After my blog post on “Gérard Le Bouëdec’s sociétés littorales” appeared in April, Olivier Le Gouic wrote me to point out that much more had been published in this area. An entire edited volume, Entre terre et mer, appeared in 2004.  I will continue, albeit gradually, to explore and review the French scholarship in this blog.
We shouldn’t be surprised that ordinary people in the early modern era were pluriactive; it was one of the best strategies to scavenge enough calories to stay alive, or to earn enough money to buy a regular supply of food from others. If the beach was a familiar place for Breton farmers, this was because they needed to collect seaweed to fertilize their fields, or even as kindling to heat their homes.  In this and in other aspects of the subsistence economy, coastal harvesting was an extension (prolongement naturel) of farming. 
But one thing that stands out about Entre terre et mer is the way in which some of the contributors explicitly interweave pluriactivity and environmental history. Marie-Anne Vandroy-Fraigneau remarks that the complimentary activities on land and sea followed a precise calendar, and indeed that each species of fish imposed its own rhythm through its unique tempo of spawning or migration.  Thus, another way to read pluriactivity is as an expression of seasonal fluctuations in the availability of food harvests from different sources and ecosystems. Fisher-farmers (or farmer-fishers) are surfing those waves of calories as they peak and recede.
I was reminded of this approach when I read Cathryn Pearce’s book on Cornish Wrecking. Pearce found that a great deal of the printed material about wrecking sought to “raise issues about the immorality of the coastal poor.”  This is putting it mildly. These communities have, too often, been depicted as if they did nothing but pillage shipwrecks, killing anyone who stood in their way. The language employed was shrill enough that she compares it to fears of cannibal tribes and she even nods to the Birmingham School concept of a “moral panic.”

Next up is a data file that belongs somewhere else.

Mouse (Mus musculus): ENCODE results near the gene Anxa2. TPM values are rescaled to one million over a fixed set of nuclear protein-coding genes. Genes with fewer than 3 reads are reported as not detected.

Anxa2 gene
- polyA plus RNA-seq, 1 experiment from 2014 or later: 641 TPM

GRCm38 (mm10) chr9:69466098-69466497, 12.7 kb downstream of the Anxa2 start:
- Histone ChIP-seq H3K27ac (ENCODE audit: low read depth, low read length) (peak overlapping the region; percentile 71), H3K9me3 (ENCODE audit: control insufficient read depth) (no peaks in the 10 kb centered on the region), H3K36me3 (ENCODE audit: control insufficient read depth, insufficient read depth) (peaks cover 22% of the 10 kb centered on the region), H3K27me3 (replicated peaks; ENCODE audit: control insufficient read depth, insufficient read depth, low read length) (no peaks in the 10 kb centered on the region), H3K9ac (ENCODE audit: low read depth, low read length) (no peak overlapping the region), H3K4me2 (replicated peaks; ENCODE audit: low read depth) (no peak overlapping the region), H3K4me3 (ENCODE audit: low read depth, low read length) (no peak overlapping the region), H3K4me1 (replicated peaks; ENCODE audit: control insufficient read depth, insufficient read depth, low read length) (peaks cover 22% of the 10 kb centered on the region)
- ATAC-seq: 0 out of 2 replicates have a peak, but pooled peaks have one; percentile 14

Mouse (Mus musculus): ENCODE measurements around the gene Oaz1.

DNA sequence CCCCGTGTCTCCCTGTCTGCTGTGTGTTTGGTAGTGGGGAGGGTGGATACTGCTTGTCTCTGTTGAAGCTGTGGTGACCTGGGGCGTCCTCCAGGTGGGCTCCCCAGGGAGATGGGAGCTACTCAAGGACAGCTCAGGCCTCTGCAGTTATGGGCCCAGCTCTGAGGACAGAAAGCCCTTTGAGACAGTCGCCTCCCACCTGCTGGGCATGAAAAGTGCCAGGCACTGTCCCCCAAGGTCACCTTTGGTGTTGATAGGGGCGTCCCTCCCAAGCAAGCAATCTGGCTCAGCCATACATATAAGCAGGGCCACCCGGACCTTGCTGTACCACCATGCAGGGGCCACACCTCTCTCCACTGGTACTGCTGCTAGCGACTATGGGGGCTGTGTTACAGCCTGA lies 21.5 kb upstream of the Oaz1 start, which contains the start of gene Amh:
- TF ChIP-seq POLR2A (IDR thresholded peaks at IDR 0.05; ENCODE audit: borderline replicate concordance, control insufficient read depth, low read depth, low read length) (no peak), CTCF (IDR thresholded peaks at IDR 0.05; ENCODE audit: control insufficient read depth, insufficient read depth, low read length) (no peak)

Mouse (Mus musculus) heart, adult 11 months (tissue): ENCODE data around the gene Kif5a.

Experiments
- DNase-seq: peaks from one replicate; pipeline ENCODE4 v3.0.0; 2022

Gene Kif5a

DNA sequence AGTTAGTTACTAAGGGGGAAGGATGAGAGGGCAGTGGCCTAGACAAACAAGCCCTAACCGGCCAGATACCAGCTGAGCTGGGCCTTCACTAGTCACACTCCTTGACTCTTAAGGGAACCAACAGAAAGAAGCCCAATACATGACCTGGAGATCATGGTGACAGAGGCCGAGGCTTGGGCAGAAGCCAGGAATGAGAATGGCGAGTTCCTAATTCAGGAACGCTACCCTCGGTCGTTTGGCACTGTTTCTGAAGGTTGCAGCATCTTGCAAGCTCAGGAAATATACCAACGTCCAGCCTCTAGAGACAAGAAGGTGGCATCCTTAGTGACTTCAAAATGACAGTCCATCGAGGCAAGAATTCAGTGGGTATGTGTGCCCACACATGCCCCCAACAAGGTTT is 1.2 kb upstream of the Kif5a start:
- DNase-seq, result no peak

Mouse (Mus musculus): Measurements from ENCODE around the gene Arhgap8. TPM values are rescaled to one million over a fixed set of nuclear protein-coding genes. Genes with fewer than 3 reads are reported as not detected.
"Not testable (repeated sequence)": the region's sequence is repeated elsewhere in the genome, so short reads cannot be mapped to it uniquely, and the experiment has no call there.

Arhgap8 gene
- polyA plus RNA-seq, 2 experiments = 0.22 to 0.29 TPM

Pearce seeks to normalize wrecking and situate it in its original context. She develops several key points. First—in Cornwall, at least—helping yourself to goods and saving lives were not considered incompatible activities. A “popular morality included lifesaving and charity to the shipwrecked,” extending at times to receiving them as guests in one’s own home and even parting with one’s own blanket if necessary. However, “payment in kind was extracted” in the form of so-called plunder from the wreck.  Second, informal custom was reinforced by actual legal rights enjoyed by manorial lords to harvest items found on shore or floating within sight of shore. Wreckers often believed themselves to be well within the bounds of the law. Third, bountiful wrecks were not such routine events that a whole community could have made a living off of plundering them.  An unusually stormy season might bring in a lot of wrecks, whereas a run of calm weather would leave the beaches empty.
Once again, we see that the rhythms of nature offered feast at some times, but famine at others. There is an interesting opportunity here to cross-reference wrecking (and wreck litigation) with what is recorded about weather patterns; did larger fluctuations like El Niño, or big freezes like the winter of 1786, result in spikes in the number of wrecks? Not only did coastal communities have to learn to step in time to the rhythms of nature, they had to take into account interruptions and aberrations in those rhythms as well.
John Gillis has remarked on the versatility of coastal peoples, which he takes as a sign of their exceptional intelligence. Perhaps the prevalence of jack-of-all-trades behavior says more about the exigencies of the seasons; on the coast, one learns to keep an eye out, and seize opportunities as they present themselves.
 Christophe Cérino, Aliette Geistdoerfer, Gérard Le Bouëdec and François Ploux, eds., Entre terre et mer: Sociétés littorales et pluriactivités (XVe-XXe siècle) (Rennes: Presses Universitaires de Rennes, 2004).
 Marie-Anne Vandroy-Fraigneau, “Quand la pluriactivité brouille les efforts de définition: gens de mer ou gens de côtes?” in Cérino et al., eds. Entre terre et mer, 190.
 Olivier Levasseur, “La pluriactivité sur le littoral septentrional de la Bretagne d’après les rapports de Le Masson du Parc (1726): premiers résultats,” in Cérino et al., eds. Entre terre et mer, 125-6.
 Vandroy-Fraigneau, “Quand la pluriactivité brouille,”191-192.
 Cathryn J. Pearce, Cornish Wrecking, 1700-1860: Reality and Popular Myth (Woodbridge: Boydell, 2010), 193.
 Pearce, Wrecking, 111.
 Pearce, Wrecking, 154.
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